I remember learning about "trading up" when I worked on the Häagen-Dazs brand a few years ago. Our VP was a big fan of the book Trading Up, which described how middle-market consumers felt affluent and were starting to trade up up higher premium products.
We baked "trading up" into our brand strategy. Afterall, we weren't just a premium brand, we were a superpremium brand (ice cream is one of the few categories where superpremium is legally defined – fun fact for today). Not only was superpremium more profitable, it was growing. Consumers were willing to pay more for products with stories, with ethics, with higher quality.
I started going to natural products shows and realized there was a whole exploding world of superpremium products, many pushing the bounds of how much premium consumers were willing to pay. I remember one brand calling itself "ultra superpremium", another "masstige". I was struck by the one-upmanship. It seemed like "trading up" applied to brands as well as consumers.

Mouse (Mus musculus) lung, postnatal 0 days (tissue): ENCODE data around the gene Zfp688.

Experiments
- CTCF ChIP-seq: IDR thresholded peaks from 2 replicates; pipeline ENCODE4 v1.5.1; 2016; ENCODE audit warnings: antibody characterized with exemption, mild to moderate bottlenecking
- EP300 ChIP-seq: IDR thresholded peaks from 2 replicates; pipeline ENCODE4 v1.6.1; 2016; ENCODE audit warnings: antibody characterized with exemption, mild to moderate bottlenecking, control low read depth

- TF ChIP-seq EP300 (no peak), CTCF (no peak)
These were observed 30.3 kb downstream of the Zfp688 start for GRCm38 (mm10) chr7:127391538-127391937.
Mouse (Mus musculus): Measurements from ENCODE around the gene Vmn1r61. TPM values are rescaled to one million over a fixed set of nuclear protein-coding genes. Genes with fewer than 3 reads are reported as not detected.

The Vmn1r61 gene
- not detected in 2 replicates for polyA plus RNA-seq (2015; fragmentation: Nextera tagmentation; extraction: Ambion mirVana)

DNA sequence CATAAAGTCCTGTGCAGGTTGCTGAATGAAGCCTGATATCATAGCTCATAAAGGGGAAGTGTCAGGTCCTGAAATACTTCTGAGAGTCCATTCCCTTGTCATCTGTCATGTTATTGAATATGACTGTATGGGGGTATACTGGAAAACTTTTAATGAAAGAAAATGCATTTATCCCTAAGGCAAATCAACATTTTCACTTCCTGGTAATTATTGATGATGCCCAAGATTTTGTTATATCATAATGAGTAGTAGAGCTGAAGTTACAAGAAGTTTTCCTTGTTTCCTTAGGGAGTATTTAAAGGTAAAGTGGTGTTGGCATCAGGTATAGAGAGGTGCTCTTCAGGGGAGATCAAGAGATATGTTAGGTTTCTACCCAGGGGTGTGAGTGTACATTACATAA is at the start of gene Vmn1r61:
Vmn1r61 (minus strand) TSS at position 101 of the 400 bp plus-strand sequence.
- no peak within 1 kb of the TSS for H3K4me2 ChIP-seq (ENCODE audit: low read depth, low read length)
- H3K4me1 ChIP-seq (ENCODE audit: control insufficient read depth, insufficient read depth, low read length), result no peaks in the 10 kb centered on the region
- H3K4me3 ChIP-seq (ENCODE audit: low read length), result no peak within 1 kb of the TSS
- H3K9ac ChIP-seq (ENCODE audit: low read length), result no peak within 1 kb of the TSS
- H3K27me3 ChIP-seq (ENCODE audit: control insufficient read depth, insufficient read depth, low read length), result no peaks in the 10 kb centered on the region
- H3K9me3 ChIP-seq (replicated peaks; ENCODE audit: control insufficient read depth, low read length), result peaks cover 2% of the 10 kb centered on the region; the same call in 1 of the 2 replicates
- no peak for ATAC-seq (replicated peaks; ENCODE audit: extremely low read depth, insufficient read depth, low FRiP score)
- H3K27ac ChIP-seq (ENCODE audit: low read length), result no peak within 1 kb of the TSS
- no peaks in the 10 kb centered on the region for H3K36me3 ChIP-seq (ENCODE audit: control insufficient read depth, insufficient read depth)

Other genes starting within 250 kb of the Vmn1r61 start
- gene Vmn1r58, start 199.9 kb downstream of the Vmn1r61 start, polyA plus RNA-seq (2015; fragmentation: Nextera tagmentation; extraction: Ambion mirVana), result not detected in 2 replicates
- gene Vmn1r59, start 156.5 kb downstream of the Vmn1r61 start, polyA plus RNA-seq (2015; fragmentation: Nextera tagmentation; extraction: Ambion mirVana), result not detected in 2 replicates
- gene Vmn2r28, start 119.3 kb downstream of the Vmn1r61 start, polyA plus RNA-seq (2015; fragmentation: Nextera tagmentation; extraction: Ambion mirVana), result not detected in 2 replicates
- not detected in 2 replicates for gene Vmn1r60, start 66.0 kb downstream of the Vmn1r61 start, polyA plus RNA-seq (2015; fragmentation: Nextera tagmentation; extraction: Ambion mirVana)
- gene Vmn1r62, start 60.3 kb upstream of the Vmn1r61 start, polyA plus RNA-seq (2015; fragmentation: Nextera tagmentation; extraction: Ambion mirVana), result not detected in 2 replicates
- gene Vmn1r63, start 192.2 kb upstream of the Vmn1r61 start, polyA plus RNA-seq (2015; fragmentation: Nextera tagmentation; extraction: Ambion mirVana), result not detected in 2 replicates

It made me wonder if brands were juicing products with more premium than consumers really wanted. Last year, I cracked up seeing a $40 bottle of water decorated with Swarovski Crystals.
This dynamic has been on my mind lately, as consumers seem to be "trading down" to value in droves. I heard someone describe a shopping bag from LIDL (a big European discounter) as this year's Anya Hindmarch bag.
This environment is a litmus test for brands that are truly meaningful. Rather than trade up, brands need to trade deep.